United States National Security Adviser Jake Sullivan has reportedly accused Israeli officials of leaking sensitive information to the media about ongoing talks between the U.S. and Iran. The accusations came to light in a recent report by Axios, which cited three U.S. and Israeli officials familiar with the matter.
According to the report, Sullivan expressed his frustration to his Israeli counterpart, National Security Adviser Tzachi Hanegbi, regarding recent comments made by Israeli Prime Minister Benjamin Netanyahu about a potential deal between the U.S. and Iran.
Sullivan also voiced his concern about information leaked to the press regarding the ongoing negotiations.
PM Netanyahu had previously stated that Israel opposes any interim agreement between the U.S. and Iran concerning Iran’s nuclear program. The Israeli Prime Minister explained that curbing Iran’s nuclear ambitions remains Israel’s top priority, reiterating his opposition to the original 2015 nuclear deal, which the U.S. withdrew from in 2018, and expressed his objection to any “mini agreements” as well.
The Israeli Prime Minister’s remarks came in response to a report in The New York Times, which claimed that the U.S. and Iran sought an informal understanding.
The reported understanding between Washington and Tehran would involve commitments, including limiting uranium enrichment, cooperating more closely with U.N. nuclear inspectors, halting attacks by proxy terror groups in the region, refraining from providing ballistic missiles to Russia, and releasing American-Iranian detainees.
In return, the U.S. would pledge not to impose further economic sanctions, release frozen Iranian assets held abroad, and avoid pursuing punitive resolutions against Iran at the United Nations or the International Atomic Energy Agency (IAEA).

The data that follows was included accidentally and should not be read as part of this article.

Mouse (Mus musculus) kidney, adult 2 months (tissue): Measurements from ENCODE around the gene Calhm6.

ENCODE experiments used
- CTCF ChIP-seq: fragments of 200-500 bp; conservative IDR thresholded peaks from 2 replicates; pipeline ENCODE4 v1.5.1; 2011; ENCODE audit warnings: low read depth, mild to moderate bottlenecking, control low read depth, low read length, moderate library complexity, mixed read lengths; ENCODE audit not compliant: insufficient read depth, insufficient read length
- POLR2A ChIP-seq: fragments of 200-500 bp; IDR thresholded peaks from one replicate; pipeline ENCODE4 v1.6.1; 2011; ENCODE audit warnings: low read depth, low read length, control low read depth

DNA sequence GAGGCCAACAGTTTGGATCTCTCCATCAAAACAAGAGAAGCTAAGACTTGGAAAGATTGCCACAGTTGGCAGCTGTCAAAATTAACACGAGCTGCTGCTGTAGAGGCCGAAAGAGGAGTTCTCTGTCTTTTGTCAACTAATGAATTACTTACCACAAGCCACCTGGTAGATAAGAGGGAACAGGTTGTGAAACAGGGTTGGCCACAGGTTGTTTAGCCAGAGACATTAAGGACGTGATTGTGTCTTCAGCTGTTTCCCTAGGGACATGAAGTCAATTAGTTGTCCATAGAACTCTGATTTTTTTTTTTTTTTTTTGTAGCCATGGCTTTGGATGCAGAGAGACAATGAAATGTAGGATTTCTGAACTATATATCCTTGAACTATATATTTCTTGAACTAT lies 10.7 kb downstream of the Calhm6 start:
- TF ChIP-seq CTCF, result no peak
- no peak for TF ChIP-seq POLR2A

Netanyahu’s comments echoed concerns expressed by a senior Israeli official who voiced apprehension about the U.S. potentially reaching understandings with Iran without formalizing them into a legally binding agreement.
According to reports, the concern stemmed from the possibility of bypassing congressional approval for such an agreement.
Officials from the Biden administration dismissed these concerns, emphasizing that President Biden values collaboration with Congress. U.S. Secretary of State Antony Blinken reiterated that no agreement is currently on the table, but the U.S. remains open to exploring diplomatic avenues.
Blinken also clarified that recent talks with Iran have primarily focused on securing the release of American prisoners rather than addressing nuclear enrichment directly.
As part of these discussions, the U.S. has shown a willingness to allow Iran access to certain funds held abroad, provided they are used for humanitarian purposes or to settle outstanding debts on a case-by-case basis.
While the Biden administration has pursued efforts to revive a broader nuclear deal involving European powers, China, and Russia, Blinken highlighted that Tehran has not taken the necessary steps to comply with the agreement.
U.S. National Security Adviser Jake Sullivan’s accusations of Israeli officials leaking sensitive information about the U.S.-Iran talks have raised concerns.
Israeli Prime Minister Benjamin Netanyahu’s opposition to interim agreements and emphasis on curbing Iran’s nuclear program align with his country’s priorities.
The Biden administration has denied the existence of a current deal but remains committed to diplomatic channels. Recent discussions have focused primarily on securing the release of American detainees held by Iran.
Related Story: Secrecy & Back Channels – Latest on the Iran Nuclear Deal